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Old 09-11-2016, 04:58 PM   #1
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To Quig or U-Joint That is the question . . . I shall call him "Fish Stick"

So I work at an auto auction. I am functionally poor with 4 kids, one of which is in college 2.5 hours away. That said, I have acquired a 1998 15 passenger van with a 7.3l PSD and 190k on the clock. I am not afraid of miles since my 80-series Land Cruiser had 184k at my purchase and now cranking along with 216k.

So, the van's purpose is to act as a mobile people mover, mobile sleeping quarters, mobile COW (cabin on wheels) for hunting and fishing about the Commonwealth of PA. When we visit the college field hockey playing daughter on weekends for games there are normally 2, or 1 per day. Home is too far for day trips and paying for hotel nights is just a waste of $130 a night.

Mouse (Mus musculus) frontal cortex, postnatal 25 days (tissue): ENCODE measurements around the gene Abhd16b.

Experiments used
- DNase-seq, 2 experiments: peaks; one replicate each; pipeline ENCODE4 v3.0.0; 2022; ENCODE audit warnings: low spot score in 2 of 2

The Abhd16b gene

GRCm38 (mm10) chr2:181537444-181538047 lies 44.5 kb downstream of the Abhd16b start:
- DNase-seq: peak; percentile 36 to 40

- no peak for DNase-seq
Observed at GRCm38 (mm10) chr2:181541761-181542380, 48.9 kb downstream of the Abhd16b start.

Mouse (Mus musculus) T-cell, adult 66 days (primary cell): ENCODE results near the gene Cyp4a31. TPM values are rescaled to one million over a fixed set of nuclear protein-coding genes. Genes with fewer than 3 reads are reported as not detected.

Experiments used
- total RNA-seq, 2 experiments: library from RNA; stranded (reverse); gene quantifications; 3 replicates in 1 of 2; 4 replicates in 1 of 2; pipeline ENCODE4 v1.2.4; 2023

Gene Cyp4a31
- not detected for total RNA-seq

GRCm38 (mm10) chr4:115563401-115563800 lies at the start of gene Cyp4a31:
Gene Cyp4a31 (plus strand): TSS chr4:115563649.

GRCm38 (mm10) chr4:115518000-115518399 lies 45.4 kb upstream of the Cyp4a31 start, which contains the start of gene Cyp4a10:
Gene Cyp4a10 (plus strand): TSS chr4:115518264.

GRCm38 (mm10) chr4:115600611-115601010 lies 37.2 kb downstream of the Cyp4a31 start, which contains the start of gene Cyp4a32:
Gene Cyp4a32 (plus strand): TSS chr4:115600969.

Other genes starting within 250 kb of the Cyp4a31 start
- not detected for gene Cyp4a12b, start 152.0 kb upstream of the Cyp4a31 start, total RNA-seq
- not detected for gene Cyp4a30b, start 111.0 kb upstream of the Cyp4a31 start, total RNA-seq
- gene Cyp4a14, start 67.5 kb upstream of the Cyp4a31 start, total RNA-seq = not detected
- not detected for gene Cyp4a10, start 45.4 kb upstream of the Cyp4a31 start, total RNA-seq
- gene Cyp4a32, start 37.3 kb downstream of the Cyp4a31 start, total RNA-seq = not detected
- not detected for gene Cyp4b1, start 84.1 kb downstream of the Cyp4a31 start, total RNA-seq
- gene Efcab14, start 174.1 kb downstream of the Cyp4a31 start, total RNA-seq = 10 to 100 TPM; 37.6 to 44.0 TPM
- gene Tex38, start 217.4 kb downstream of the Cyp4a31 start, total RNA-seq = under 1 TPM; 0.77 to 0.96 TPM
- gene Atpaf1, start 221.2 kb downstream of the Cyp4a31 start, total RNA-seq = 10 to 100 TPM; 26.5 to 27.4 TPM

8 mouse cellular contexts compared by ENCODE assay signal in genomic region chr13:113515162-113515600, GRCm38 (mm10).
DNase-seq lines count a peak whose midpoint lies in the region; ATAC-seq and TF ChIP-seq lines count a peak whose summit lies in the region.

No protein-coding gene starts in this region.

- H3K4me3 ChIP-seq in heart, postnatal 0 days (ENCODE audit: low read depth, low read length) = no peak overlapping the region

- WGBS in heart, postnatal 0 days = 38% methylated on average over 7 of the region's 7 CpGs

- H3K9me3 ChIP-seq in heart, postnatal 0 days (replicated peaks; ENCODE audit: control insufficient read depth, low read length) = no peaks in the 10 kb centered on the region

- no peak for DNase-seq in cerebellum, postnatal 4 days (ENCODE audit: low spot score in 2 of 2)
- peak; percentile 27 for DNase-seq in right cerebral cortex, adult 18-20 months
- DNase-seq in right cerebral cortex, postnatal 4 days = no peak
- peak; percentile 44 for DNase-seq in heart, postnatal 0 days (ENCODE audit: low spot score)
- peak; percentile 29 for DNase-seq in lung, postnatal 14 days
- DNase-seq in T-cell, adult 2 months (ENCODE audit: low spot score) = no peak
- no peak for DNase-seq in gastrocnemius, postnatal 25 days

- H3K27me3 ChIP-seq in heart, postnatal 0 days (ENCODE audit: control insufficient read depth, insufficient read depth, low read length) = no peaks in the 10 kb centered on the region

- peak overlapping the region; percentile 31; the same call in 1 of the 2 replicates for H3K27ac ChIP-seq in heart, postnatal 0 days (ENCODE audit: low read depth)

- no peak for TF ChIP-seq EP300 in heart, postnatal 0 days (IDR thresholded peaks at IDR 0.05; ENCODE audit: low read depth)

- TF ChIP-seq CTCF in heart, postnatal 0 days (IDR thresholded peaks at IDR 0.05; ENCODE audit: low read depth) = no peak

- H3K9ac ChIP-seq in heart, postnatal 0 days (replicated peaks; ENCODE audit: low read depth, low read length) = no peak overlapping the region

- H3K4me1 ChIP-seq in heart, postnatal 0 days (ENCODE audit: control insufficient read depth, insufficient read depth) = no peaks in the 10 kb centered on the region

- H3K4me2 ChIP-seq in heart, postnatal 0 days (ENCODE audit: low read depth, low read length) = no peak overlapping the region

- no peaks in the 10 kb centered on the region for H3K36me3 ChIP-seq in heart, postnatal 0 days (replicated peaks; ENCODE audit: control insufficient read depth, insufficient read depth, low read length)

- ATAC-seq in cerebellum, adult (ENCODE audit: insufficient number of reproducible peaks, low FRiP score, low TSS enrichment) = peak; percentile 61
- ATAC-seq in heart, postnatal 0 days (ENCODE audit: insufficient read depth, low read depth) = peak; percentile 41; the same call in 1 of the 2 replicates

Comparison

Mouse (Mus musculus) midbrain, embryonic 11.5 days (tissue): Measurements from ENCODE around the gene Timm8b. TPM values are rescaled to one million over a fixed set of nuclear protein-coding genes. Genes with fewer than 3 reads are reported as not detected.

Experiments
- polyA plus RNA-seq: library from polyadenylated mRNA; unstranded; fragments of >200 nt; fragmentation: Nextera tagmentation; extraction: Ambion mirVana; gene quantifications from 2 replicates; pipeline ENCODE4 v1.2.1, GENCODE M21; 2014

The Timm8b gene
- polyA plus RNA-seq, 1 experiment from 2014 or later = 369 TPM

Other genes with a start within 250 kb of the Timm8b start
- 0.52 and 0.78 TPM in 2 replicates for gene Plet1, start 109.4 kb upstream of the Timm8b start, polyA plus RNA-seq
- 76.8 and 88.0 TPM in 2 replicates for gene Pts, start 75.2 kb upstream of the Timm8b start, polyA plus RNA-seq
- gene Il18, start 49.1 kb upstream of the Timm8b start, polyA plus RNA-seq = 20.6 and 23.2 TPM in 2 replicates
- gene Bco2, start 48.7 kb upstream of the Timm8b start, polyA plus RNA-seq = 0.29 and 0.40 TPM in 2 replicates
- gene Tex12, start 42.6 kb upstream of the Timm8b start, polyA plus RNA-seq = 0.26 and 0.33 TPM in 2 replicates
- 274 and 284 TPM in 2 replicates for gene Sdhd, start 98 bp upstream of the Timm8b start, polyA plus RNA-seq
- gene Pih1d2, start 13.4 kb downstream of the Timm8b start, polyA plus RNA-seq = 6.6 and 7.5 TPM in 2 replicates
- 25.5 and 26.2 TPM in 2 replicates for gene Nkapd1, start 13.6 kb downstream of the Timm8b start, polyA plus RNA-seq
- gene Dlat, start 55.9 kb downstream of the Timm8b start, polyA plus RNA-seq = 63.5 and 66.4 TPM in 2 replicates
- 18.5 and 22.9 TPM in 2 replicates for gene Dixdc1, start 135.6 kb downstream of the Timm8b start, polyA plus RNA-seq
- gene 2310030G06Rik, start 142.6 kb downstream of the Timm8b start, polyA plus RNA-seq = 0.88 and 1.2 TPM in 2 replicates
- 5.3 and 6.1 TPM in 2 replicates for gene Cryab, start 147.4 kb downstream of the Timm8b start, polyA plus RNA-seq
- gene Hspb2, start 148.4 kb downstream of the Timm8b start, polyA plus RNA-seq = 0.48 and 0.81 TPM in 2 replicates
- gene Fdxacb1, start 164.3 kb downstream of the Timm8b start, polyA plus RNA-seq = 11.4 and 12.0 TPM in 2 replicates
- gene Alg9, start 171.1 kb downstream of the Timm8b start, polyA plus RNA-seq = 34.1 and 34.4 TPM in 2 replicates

Soon winter will come and I would like to take it up on our hunting lease so 4x4 is necessary to do so.

Two options I am investigating are to purchase a donor Quigley that has a loser body but the drive train is swappable with some work. Or is to save up for a ujoint diy kit 4" lift yadda yadda.

Both require welding on the install and/or swapping to a new van if this one STB's (poops the bed).

Now here is a concern about the ujoint product. You drill the frame, perforating it in a non-factory manner. In the auction world that is considered frame-damage and kills the carfax report and deemed a tarnishing of the value.

What do the esteemed experts on this panel think of what has been written above?